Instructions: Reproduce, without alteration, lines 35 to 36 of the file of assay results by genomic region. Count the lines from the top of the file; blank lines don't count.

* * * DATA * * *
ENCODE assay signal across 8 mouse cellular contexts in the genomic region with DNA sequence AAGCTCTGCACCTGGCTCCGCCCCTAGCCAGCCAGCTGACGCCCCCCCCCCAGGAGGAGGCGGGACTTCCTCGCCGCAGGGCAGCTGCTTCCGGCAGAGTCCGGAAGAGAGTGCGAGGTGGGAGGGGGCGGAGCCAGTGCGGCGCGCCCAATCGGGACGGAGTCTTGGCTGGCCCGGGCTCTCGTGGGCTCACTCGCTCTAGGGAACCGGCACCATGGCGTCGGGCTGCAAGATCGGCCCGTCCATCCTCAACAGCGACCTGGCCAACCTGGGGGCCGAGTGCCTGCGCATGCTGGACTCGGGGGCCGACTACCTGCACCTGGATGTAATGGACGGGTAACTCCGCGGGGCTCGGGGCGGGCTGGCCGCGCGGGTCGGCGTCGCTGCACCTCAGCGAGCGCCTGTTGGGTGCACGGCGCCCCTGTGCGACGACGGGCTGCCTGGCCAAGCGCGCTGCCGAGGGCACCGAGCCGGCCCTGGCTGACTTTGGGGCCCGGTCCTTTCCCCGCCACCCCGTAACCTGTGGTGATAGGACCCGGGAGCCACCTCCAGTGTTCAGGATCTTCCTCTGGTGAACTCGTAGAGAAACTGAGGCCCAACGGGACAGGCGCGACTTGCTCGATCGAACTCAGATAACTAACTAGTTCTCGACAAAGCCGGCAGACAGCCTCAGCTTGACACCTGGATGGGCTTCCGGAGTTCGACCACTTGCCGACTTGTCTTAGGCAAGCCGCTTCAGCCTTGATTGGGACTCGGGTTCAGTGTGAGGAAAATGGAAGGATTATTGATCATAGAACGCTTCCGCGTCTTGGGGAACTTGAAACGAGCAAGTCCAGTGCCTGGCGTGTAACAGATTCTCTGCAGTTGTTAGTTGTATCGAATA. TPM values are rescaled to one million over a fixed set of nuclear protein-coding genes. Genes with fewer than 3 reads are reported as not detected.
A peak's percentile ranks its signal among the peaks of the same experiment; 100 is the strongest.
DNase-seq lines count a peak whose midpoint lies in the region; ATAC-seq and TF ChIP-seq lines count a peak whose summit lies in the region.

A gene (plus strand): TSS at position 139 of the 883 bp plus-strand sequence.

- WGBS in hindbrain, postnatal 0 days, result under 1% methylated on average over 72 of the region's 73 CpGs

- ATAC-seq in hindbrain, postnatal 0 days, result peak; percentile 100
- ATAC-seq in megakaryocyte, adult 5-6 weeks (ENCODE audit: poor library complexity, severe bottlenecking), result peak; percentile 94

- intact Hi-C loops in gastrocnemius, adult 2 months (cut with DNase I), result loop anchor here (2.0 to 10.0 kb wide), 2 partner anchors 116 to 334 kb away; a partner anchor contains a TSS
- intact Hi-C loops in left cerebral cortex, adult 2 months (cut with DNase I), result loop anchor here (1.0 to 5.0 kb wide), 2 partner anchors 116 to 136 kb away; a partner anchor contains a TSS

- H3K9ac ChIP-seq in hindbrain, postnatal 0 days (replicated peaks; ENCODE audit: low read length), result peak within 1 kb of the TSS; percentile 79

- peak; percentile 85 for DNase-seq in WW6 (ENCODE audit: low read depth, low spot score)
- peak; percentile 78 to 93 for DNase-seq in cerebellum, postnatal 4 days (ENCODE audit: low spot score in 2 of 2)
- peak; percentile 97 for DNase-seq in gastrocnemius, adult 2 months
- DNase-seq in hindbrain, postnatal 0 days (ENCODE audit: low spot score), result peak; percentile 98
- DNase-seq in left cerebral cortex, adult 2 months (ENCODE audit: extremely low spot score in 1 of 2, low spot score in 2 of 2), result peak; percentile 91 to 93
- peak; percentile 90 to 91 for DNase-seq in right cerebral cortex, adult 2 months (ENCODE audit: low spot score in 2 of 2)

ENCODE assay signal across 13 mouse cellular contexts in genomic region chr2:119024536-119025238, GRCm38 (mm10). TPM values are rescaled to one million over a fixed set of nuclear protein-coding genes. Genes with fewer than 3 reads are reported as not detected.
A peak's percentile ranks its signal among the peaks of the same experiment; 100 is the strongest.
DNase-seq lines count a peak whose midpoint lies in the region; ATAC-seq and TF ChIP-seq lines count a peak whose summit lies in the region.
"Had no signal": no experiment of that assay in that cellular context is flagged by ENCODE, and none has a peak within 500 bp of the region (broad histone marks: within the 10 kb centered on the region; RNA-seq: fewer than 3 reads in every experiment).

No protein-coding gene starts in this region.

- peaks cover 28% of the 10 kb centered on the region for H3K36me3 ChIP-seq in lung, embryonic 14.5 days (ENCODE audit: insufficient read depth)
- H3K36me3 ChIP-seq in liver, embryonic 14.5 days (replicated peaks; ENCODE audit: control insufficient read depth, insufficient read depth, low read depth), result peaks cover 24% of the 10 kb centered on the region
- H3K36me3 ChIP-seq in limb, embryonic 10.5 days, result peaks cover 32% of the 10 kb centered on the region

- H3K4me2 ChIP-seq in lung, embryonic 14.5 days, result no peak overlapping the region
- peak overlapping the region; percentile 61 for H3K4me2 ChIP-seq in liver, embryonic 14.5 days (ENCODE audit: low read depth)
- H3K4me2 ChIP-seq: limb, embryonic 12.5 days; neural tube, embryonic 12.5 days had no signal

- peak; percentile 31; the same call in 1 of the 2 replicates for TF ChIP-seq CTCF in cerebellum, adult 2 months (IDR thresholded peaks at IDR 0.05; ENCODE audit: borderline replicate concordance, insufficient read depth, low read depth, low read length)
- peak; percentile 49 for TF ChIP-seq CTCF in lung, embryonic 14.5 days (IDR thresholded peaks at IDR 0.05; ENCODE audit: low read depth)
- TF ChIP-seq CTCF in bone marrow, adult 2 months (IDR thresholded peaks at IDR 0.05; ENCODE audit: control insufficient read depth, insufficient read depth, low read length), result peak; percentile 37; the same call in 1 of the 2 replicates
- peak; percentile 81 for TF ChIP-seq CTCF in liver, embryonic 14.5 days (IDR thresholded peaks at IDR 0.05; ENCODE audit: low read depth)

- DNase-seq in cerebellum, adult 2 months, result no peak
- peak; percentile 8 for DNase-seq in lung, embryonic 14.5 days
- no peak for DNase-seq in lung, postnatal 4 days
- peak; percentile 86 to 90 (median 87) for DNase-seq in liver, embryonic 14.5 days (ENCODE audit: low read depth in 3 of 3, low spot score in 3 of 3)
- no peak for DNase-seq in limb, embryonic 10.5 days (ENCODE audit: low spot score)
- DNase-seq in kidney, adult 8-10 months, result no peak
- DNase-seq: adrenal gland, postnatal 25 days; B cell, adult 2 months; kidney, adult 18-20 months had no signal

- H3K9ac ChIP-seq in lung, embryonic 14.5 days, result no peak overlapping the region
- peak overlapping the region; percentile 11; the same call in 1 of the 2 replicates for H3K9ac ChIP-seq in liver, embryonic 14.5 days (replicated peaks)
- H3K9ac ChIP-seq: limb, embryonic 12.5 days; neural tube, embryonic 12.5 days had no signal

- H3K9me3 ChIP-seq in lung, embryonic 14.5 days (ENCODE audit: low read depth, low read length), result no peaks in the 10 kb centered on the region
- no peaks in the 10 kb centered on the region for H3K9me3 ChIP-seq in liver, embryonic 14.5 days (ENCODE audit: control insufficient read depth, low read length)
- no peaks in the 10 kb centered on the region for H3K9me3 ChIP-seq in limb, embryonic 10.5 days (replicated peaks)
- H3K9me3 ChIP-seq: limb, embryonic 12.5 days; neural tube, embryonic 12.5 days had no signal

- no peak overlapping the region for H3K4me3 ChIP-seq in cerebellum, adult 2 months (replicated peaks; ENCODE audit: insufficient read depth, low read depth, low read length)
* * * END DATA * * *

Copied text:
- peak; percentile 86 to 90 (median 87) for DNase-seq in liver, embryonic 14.5 days (ENCODE audit: low read depth in 3 of 3, low spot score in 3 of 3)
- no peak for DNase-seq in limb, embryonic 10.5 days (ENCODE audit: low spot score)